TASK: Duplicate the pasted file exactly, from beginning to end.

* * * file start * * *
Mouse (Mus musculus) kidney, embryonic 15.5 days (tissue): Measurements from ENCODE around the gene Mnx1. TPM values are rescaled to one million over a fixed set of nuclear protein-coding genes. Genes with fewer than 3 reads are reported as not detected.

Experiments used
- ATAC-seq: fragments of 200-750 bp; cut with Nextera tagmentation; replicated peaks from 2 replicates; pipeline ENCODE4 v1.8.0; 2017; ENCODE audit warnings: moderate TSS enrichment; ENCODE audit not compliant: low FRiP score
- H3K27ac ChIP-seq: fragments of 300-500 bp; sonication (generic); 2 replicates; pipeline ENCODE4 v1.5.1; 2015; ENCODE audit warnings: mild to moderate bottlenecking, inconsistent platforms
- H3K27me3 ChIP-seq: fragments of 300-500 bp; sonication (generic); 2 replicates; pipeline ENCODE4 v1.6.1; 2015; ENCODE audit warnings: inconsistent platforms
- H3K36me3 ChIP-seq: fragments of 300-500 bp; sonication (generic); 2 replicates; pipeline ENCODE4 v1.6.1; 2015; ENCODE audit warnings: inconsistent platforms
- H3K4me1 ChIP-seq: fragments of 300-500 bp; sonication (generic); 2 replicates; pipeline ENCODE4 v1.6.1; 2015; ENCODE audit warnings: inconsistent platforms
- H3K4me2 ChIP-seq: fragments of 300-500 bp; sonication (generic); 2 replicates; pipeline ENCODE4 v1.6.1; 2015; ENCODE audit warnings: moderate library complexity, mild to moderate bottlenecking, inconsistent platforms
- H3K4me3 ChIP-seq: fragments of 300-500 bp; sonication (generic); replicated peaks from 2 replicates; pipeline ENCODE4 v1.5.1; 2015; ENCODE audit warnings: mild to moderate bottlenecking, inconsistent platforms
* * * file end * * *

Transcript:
Mouse (Mus musculus) kidney, embryonic 15.5 days (tissue): Measurements from ENCODE around the gene Mnx1. TPM values are rescaled to one million over a fixed set of nuclear protein-coding genes. Genes with fewer than 3 reads are reported as not detected.

Experiments used
- ATAC-seq: fragments of 200-750 bp; cut with Nextera tagmentation; replicated peaks from 2 replicates; pipeline ENCODE4 v1.8.0; 2017; ENCODE audit warnings: moderate TSS enrichment; ENCODE audit not compliant: low FRiP score
- H3K27ac ChIP-seq: fragments of 300-500 bp; sonication (generic); 2 replicates; pipeline ENCODE4 v1.5.1; 2015; ENCODE audit warnings: mild to moderate bottlenecking, inconsistent platforms
- H3K27me3 ChIP-seq: fragments of 300-500 bp; sonication (generic); 2 replicates; pipeline ENCODE4 v1.6.1; 2015; ENCODE audit warnings: inconsistent platforms
- H3K36me3 ChIP-seq: fragments of 300-500 bp; sonication (generic); 2 replicates; pipeline ENCODE4 v1.6.1; 2015; ENCODE audit warnings: inconsistent platforms
- H3K4me1 ChIP-seq: fragments of 300-500 bp; sonication (generic); 2 replicates; pipeline ENCODE4 v1.6.1; 2015; ENCODE audit warnings: inconsistent platforms
- H3K4me2 ChIP-seq: fragments of 300-500 bp; sonication (generic); 2 replicates; pipeline ENCODE4 v1.6.1; 2015; ENCODE audit warnings: moderate library complexity, mild to moderate bottlenecking, inconsistent platforms
- H3K4me3 ChIP-seq: fragments of 300-500 bp; sonication (generic); replicated peaks from 2 replicates; pipeline ENCODE4 v1.5.1; 2015; ENCODE audit warnings: mild to moderate bottlenecking, inconsistent platforms